This morning, the Texas Commission on Environmental Quality (TCEQ), notified me that they again cited the controversial Colony Ridge development in Liberty County for lack of pollution controls.
In early June, TCEQ reprimanded Colony Ridge after eight separate investigations into its construction practices. Last October, TCEQ said Colony Ridge construction practices had a “reasonable likelihood of endangering human health.” This new investigation showed the developer and its contractor, D. Burton Construction LLC, had still not implemented best management practices as required by regulations and the company’s own stormwater pollution prevention plan. To see aerial photos of that I took of the area under investigation in late May, click here.
For the full 185-page TCEQ report, click here. For a summary of the contents and findings, read below.
Summary of Findings: Investigation #1736609
On June 15, 2021, the investigator found active construction along Long Branch Creek. He noted that the slopes of the creek were not stabilized. He also found un-stabilized sediment piles along the banks of the creek, a damaged silt fence, and an unstabilized drainage channel. Additionally, the slopes of Long Branch Creek were also un-stabilized.
Continuing north into Section 12, the investigator noted more un-stabilized sediment piles on the edges of un-stabilized drainage ditches connected to Long Branch Creek. The slopes of Long Branch Creek were also un-stabilized in Section 12. While documenting active land clearing, the investigator noted an unprotected tributary that flows into Tarkington Bayou.
The investigation confirmed lack of best management practices at the construction site. One alleged violation was issued: Failure to install minimum controls.
As per the Construction General Permit (CGP), D. Burton Construction LLC was required to “design install and maintain effective erosion controls and sediment controls to minimize the discharge of pollutants” and to document compliance with the stormwater pollution prevention plan (SWPPP).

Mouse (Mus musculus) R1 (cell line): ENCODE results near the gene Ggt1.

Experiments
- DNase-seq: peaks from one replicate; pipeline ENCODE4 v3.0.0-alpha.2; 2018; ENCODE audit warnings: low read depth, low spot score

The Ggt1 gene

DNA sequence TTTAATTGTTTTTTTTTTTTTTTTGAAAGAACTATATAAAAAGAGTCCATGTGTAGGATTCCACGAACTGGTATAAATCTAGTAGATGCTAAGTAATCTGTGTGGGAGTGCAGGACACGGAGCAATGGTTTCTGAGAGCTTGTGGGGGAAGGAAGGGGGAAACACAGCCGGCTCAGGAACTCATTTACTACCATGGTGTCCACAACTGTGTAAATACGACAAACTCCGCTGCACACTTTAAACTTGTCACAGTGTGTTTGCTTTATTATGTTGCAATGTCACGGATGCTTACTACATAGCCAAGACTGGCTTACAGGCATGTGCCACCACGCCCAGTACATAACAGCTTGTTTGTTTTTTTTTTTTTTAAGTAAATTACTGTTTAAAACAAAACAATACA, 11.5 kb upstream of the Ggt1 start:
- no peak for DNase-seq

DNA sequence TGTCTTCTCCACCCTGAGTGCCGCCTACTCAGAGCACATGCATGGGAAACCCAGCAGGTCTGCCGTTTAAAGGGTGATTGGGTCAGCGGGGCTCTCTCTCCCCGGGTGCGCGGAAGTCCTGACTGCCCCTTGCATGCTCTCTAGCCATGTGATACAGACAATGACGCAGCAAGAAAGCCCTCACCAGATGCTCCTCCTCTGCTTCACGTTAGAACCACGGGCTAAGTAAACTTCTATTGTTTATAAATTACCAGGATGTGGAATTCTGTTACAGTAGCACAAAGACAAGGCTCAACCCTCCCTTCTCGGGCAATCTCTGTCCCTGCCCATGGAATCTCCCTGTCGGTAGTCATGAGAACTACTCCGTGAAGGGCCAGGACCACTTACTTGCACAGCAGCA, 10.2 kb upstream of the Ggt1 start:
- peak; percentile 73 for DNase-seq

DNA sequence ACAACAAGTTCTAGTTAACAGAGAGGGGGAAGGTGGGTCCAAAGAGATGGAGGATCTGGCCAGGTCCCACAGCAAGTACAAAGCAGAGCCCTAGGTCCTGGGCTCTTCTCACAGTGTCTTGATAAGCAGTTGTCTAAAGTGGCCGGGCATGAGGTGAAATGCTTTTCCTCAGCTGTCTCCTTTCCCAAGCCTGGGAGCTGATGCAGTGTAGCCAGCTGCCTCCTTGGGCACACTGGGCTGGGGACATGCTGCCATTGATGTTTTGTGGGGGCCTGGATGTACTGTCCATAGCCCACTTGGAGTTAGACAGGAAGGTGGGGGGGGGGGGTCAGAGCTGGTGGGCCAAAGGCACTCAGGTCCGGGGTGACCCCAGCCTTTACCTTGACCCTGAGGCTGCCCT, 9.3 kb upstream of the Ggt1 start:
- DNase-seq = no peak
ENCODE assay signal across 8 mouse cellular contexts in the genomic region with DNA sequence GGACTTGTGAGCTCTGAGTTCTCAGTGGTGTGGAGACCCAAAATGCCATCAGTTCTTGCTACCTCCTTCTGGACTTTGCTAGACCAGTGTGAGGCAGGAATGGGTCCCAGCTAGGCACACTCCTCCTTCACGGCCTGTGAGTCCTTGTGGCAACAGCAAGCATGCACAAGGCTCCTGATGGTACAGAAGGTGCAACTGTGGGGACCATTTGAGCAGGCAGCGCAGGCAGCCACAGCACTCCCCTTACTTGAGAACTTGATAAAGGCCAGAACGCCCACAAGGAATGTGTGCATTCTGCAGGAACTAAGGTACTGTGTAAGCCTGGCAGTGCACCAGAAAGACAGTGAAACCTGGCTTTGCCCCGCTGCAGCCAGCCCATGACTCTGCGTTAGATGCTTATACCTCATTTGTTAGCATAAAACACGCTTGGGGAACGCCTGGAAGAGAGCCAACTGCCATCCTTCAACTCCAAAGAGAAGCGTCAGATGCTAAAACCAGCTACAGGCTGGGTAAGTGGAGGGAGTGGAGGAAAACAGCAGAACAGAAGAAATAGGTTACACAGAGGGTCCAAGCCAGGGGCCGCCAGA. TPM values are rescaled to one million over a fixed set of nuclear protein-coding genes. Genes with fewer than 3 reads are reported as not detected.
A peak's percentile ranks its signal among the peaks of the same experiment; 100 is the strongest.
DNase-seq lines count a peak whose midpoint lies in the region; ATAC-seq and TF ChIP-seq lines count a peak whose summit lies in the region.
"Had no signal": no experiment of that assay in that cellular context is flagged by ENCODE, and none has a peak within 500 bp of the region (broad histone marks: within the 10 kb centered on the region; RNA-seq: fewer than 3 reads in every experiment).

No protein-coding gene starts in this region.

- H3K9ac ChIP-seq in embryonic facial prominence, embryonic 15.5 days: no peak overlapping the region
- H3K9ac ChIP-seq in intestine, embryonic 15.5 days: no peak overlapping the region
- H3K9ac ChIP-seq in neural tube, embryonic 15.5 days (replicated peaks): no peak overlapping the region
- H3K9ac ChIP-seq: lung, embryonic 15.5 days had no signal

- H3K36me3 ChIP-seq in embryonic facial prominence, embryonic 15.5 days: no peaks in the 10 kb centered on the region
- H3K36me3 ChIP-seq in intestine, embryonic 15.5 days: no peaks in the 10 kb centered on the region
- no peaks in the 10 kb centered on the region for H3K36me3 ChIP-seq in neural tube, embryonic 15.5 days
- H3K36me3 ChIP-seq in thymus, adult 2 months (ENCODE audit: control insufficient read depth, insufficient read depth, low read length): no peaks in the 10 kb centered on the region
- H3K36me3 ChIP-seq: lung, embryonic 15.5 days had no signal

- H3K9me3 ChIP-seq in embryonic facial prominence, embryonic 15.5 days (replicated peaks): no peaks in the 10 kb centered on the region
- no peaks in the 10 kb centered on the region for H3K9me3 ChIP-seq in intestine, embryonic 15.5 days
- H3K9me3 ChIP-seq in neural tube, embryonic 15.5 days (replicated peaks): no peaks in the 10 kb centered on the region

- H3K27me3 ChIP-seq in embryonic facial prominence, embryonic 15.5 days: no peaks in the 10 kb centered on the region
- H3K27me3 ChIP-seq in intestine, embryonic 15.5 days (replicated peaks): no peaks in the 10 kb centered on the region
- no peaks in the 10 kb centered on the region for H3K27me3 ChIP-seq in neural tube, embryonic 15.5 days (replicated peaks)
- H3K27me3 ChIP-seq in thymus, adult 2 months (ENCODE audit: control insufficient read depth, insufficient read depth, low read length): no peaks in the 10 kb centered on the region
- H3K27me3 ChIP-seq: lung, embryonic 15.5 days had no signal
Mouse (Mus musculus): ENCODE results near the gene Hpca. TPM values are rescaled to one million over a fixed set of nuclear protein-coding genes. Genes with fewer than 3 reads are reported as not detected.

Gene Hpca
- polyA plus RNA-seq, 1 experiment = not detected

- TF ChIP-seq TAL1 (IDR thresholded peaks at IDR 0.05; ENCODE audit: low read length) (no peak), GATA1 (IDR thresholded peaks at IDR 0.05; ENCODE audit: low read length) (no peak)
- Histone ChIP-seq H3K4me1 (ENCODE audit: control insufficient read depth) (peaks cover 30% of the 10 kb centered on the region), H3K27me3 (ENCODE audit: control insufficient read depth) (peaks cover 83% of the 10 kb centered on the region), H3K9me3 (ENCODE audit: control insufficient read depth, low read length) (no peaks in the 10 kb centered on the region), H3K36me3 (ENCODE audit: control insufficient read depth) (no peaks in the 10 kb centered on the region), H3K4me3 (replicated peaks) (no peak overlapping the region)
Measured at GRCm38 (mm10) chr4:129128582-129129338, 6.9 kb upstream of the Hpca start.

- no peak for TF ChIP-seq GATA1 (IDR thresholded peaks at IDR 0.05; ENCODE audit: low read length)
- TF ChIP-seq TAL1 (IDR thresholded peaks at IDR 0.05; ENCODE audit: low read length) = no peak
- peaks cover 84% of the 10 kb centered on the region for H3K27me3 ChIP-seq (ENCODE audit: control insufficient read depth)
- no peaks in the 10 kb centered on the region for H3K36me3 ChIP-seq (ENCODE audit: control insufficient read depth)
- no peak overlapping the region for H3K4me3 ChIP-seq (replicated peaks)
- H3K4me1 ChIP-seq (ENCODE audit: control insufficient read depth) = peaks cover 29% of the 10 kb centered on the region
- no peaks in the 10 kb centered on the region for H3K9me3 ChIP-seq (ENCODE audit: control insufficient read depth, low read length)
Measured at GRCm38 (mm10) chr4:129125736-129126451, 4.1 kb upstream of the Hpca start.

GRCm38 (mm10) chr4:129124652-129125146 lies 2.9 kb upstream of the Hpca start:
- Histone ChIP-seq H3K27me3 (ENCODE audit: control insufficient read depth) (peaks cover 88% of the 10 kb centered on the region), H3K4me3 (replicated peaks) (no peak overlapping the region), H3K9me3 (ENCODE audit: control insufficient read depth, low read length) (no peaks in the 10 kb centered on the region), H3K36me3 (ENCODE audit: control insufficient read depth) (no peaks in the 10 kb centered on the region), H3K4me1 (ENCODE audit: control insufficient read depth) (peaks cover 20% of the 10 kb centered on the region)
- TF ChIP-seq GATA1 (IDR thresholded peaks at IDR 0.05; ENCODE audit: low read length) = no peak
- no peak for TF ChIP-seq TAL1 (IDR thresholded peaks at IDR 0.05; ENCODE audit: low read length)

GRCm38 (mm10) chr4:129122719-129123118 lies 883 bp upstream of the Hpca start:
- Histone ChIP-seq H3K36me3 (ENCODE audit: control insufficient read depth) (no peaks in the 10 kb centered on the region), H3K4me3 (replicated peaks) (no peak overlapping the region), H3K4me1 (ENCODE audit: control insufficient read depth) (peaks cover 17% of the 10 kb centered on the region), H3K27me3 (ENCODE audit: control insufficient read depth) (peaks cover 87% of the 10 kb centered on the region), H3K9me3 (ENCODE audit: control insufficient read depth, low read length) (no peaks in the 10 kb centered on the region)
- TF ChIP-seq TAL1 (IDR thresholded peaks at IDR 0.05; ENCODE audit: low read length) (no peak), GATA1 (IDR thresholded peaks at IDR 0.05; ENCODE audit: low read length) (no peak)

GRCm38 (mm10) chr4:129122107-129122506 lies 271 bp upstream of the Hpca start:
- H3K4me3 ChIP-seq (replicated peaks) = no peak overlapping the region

That part of the document takes up the first four pages.
A series of attachments make up the the next 181 pages.
- Attachment 1: Vicinity Map
- Attachment 2: TCEQExit Interview sent on June 24, 2021
- Attachment 3: Permit Information
- Attachment 4: Investigation Photographs
- Attachment 5: Photo Locations Map
- Attachment 6: Flyover Photographs
- Attachment 7: Records Request Sent on June 16, 2021
- Attachment 8: Response to Records Request
Purpose of SWPPP and Control Measures
The primary purpose of erosion control is to protect surface waters. To do that, TCEQ says contractors should protect slopes and channels.
“Convey concentrated storm water runoff around the top of slopes and stabilize slopes as soon as possible. This can be accomplished using pipe slope drains or earthen berms or other flow controls that will convey runoff around the exposed slope.”
The SWPPP also contains a lengthy discussion of erosion and sediment controls beginning on page 78. I recommend it for anyone who thinks he/she may be receiving eroded sediment from a construction site.
Soil Report Largely Consistent with Earlier Findings Showing Need for Detention Ponds
Starting on page 128, you can also read an extensive custom soil report from the USDA Natural Resource Conservation Service.
It shows extensive wetlands in the area under development and low-permeability soils, consistent with the soils I reported on December 20 of last year. The soils are also consistent with all the ponding shown on the map above.
They suggest this area will have a high amount of runoff after development. Little water will sink into the soils. And that could increase downstream flooding, unless the developer installs sufficient detention pond capacity.
Colony Ridge is in Liberty County. But if Harris County guidelines applied, they call for .55 acre feet of detention capacity per acre (for developments greater than 640 acres). Thus, if the area under development is 1200 acres, that would call for 660 acre feet of detention ponds (or 100 acres – six and a half feet deep). I saw nothing that large during my last flyover at the end of May.
The rivers of mud previously documented coming out of Colony Ridge have impacted Tarkington Bayou, Luce Bayou, Rocky Branch, Long Branch, and the East Fork San Jacinto. Eroded sediment from this area is likely contributing to the giant mouth bar now setting up on the East Fork. That will cost the City of Houston tens of millions of dollars to dredge.
It’s not clear at this time whether the developer has improved his erosion-control measures. Two calls to the TCEQ have not yet been returned.
Posted by Bob Rehak on 9/3/2021 based on TCEQ Investigation #1736609
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